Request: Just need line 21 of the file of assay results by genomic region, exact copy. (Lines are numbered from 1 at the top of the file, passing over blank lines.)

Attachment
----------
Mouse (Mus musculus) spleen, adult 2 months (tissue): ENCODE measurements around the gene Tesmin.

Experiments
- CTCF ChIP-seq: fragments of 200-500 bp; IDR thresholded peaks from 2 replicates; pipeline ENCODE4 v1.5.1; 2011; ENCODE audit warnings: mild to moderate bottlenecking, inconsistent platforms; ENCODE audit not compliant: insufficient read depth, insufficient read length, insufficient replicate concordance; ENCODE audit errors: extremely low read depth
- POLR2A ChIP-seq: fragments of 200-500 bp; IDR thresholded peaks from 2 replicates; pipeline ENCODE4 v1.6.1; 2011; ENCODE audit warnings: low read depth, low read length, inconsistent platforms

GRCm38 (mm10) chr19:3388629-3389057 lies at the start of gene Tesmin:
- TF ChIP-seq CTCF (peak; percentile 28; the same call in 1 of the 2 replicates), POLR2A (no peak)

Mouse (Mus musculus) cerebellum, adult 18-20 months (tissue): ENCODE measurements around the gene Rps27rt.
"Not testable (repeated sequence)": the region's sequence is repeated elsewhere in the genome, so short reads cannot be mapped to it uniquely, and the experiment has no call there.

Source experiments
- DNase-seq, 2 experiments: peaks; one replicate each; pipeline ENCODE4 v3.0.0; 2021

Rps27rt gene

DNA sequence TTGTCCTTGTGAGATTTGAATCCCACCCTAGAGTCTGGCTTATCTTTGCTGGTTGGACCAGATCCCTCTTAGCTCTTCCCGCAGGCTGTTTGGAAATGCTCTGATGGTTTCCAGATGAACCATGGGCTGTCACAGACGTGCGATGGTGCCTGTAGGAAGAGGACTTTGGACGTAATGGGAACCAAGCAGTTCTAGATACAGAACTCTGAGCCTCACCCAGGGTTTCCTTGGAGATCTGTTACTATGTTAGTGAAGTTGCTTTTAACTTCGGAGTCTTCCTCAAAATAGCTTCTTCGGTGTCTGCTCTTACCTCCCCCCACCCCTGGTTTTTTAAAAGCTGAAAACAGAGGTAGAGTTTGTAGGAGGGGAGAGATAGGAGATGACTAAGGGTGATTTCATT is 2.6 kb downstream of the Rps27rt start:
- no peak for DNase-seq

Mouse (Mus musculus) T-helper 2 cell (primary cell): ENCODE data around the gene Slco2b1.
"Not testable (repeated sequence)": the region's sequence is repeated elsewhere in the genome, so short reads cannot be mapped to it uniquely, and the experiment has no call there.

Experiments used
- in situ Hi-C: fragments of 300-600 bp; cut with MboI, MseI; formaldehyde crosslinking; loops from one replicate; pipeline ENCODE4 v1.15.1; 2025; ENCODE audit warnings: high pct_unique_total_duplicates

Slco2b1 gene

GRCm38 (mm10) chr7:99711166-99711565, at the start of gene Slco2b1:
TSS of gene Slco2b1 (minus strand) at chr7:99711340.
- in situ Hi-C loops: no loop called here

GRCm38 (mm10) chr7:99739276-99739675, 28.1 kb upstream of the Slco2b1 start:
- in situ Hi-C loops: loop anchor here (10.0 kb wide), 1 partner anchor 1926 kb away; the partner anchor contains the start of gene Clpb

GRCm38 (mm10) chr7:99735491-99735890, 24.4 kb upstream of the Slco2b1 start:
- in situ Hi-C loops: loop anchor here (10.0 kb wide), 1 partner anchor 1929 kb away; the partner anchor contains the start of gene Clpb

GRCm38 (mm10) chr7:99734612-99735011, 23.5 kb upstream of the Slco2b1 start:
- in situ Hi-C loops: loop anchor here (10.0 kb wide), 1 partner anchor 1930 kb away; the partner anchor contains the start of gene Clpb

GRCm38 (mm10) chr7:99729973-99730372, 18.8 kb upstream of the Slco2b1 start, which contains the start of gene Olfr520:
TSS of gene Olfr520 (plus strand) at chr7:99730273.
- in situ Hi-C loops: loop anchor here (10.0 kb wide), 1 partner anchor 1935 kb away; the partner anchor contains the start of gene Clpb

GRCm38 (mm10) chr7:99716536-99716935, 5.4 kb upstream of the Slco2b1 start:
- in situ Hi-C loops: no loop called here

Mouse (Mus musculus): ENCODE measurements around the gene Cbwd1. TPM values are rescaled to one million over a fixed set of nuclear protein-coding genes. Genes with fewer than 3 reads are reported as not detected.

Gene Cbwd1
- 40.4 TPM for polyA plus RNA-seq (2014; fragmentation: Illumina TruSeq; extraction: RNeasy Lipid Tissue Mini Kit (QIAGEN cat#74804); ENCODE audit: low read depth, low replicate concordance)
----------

- in situ Hi-C loops: no loop called here